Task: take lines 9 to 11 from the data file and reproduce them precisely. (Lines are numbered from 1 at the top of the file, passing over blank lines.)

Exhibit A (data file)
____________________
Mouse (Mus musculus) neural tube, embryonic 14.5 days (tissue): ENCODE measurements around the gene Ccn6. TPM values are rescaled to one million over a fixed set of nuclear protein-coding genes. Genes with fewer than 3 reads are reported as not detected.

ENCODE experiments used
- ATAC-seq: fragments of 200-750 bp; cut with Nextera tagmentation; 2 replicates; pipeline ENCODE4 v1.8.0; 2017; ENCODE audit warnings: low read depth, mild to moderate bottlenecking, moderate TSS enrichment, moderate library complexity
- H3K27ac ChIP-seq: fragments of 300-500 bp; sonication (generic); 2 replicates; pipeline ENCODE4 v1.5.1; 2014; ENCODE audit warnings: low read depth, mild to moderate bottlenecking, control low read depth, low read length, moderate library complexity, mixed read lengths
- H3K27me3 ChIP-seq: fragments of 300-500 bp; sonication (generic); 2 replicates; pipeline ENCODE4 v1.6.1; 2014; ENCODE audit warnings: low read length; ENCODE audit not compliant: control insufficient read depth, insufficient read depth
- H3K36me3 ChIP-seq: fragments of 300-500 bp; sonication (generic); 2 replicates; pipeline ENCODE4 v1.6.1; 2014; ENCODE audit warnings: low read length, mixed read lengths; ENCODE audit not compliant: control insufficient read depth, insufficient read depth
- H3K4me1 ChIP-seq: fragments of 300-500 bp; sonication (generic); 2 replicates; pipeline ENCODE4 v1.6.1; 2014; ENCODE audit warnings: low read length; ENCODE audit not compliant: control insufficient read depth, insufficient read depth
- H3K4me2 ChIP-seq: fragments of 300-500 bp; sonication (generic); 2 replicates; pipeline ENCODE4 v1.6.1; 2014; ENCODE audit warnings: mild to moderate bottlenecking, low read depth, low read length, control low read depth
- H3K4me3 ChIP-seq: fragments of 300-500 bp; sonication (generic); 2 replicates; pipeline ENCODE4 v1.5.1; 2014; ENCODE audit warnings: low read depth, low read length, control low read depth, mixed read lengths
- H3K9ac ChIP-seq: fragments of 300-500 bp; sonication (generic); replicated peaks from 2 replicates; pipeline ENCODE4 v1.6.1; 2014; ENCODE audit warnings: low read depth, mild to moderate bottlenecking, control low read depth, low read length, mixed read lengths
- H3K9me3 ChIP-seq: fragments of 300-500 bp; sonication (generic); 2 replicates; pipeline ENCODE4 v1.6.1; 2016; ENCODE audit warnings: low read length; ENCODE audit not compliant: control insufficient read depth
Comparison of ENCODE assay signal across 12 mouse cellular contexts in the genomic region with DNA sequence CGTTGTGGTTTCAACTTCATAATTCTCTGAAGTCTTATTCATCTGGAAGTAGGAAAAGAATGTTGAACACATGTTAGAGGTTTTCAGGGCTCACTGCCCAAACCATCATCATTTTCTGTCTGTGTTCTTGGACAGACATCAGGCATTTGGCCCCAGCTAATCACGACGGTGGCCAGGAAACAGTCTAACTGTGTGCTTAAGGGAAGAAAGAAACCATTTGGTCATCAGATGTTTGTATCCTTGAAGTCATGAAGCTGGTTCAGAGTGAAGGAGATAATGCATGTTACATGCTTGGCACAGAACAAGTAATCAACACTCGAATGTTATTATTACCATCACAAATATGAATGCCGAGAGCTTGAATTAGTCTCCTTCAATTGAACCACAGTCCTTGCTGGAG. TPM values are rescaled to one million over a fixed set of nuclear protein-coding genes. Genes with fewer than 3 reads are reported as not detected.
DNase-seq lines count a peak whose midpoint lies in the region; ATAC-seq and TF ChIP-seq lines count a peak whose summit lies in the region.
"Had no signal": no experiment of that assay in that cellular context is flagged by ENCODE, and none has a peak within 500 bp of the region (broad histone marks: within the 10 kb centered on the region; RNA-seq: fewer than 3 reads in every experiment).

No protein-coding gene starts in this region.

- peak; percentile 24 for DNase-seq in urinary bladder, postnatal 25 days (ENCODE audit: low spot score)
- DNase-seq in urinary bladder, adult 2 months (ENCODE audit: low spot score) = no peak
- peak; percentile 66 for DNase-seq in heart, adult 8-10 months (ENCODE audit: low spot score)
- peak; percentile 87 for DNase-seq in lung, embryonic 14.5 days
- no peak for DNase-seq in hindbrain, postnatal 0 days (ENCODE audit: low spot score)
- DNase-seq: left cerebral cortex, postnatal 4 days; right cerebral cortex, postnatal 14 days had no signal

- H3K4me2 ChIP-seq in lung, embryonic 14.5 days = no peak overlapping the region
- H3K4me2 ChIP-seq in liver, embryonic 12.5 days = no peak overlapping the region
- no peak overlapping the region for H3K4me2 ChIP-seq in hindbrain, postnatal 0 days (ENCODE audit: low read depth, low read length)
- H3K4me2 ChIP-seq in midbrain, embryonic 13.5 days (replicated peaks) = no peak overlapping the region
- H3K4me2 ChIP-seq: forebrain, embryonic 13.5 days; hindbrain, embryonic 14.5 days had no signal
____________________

- H3K4me3 ChIP-seq: fragments of 300-500 bp; sonication (generic); 2 replicates; pipeline ENCODE4 v1.5.1; 2014; ENCODE audit warnings: low read depth, low read length, control low read depth, mixed read lengths
- H3K9ac ChIP-seq: fragments of 300-500 bp; sonication (generic); replicated peaks from 2 replicates; pipeline ENCODE4 v1.6.1; 2014; ENCODE audit warnings: low read depth, mild to moderate bottlenecking, control low read depth, low read length, mixed read lengths
- H3K9me3 ChIP-seq: fragments of 300-500 bp; sonication (generic); 2 replicates; pipeline ENCODE4 v1.6.1; 2016; ENCODE audit warnings: low read length; ENCODE audit not compliant: control insufficient read depth